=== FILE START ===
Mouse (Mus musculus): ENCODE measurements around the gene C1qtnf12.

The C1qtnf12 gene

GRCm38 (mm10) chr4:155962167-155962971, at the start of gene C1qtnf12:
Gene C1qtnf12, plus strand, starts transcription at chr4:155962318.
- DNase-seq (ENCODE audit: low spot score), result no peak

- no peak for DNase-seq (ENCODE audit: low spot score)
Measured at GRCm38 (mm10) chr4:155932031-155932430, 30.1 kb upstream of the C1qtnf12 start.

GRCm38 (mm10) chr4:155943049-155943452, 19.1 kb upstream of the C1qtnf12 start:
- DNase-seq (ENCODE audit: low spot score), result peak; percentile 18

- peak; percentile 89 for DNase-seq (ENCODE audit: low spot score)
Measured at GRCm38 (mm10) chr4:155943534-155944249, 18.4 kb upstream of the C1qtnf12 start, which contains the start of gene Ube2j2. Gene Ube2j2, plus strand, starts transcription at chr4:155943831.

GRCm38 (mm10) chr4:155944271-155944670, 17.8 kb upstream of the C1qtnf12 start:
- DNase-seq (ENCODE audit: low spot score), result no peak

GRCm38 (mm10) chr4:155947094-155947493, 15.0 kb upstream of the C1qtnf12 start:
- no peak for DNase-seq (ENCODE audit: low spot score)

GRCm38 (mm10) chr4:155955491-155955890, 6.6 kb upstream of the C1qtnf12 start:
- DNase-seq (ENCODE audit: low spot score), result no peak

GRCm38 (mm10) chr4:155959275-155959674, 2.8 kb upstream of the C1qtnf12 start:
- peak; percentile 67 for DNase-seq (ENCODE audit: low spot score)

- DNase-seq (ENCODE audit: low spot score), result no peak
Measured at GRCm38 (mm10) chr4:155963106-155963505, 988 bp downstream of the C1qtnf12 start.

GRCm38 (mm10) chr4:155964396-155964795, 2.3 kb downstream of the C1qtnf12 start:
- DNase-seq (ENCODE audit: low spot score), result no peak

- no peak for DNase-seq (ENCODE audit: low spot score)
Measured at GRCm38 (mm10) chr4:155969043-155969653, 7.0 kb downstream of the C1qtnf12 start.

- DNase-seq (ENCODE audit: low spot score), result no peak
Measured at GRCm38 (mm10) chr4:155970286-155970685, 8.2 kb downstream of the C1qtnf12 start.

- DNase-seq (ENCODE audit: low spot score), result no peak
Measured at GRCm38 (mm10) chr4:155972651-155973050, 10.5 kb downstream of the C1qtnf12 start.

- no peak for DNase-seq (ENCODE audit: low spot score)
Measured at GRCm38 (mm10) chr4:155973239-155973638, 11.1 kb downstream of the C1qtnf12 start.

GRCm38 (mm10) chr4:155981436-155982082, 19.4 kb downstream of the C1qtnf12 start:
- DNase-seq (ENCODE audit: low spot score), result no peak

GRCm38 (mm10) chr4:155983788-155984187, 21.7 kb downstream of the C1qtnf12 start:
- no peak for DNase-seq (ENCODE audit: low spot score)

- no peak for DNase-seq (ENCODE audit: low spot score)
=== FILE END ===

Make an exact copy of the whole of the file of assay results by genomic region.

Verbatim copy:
Mouse (Mus musculus): ENCODE measurements around the gene C1qtnf12.

The C1qtnf12 gene

GRCm38 (mm10) chr4:155962167-155962971, at the start of gene C1qtnf12:
Gene C1qtnf12, plus strand, starts transcription at chr4:155962318.
- DNase-seq (ENCODE audit: low spot score), result no peak

- no peak for DNase-seq (ENCODE audit: low spot score)
Measured at GRCm38 (mm10) chr4:155932031-155932430, 30.1 kb upstream of the C1qtnf12 start.

GRCm38 (mm10) chr4:155943049-155943452, 19.1 kb upstream of the C1qtnf12 start:
- DNase-seq (ENCODE audit: low spot score), result peak; percentile 18

- peak; percentile 89 for DNase-seq (ENCODE audit: low spot score)
Measured at GRCm38 (mm10) chr4:155943534-155944249, 18.4 kb upstream of the C1qtnf12 start, which contains the start of gene Ube2j2. Gene Ube2j2, plus strand, starts transcription at chr4:155943831.

GRCm38 (mm10) chr4:155944271-155944670, 17.8 kb upstream of the C1qtnf12 start:
- DNase-seq (ENCODE audit: low spot score), result no peak

GRCm38 (mm10) chr4:155947094-155947493, 15.0 kb upstream of the C1qtnf12 start:
- no peak for DNase-seq (ENCODE audit: low spot score)

GRCm38 (mm10) chr4:155955491-155955890, 6.6 kb upstream of the C1qtnf12 start:
- DNase-seq (ENCODE audit: low spot score), result no peak

GRCm38 (mm10) chr4:155959275-155959674, 2.8 kb upstream of the C1qtnf12 start:
- peak; percentile 67 for DNase-seq (ENCODE audit: low spot score)

- DNase-seq (ENCODE audit: low spot score), result no peak
Measured at GRCm38 (mm10) chr4:155963106-155963505, 988 bp downstream of the C1qtnf12 start.

GRCm38 (mm10) chr4:155964396-155964795, 2.3 kb downstream of the C1qtnf12 start:
- DNase-seq (ENCODE audit: low spot score), result no peak

- no peak for DNase-seq (ENCODE audit: low spot score)
Measured at GRCm38 (mm10) chr4:155969043-155969653, 7.0 kb downstream of the C1qtnf12 start.

- DNase-seq (ENCODE audit: low spot score), result no peak
Measured at GRCm38 (mm10) chr4:155970286-155970685, 8.2 kb downstream of the C1qtnf12 start.

- DNase-seq (ENCODE audit: low spot score), result no peak
Measured at GRCm38 (mm10) chr4:155972651-155973050, 10.5 kb downstream of the C1qtnf12 start.

- no peak for DNase-seq (ENCODE audit: low spot score)
Measured at GRCm38 (mm10) chr4:155973239-155973638, 11.1 kb downstream of the C1qtnf12 start.

GRCm38 (mm10) chr4:155981436-155982082, 19.4 kb downstream of the C1qtnf12 start:
- DNase-seq (ENCODE audit: low spot score), result no peak

GRCm38 (mm10) chr4:155983788-155984187, 21.7 kb downstream of the C1qtnf12 start:
- no peak for DNase-seq (ENCODE audit: low spot score)

- no peak for DNase-seq (ENCODE audit: low spot score)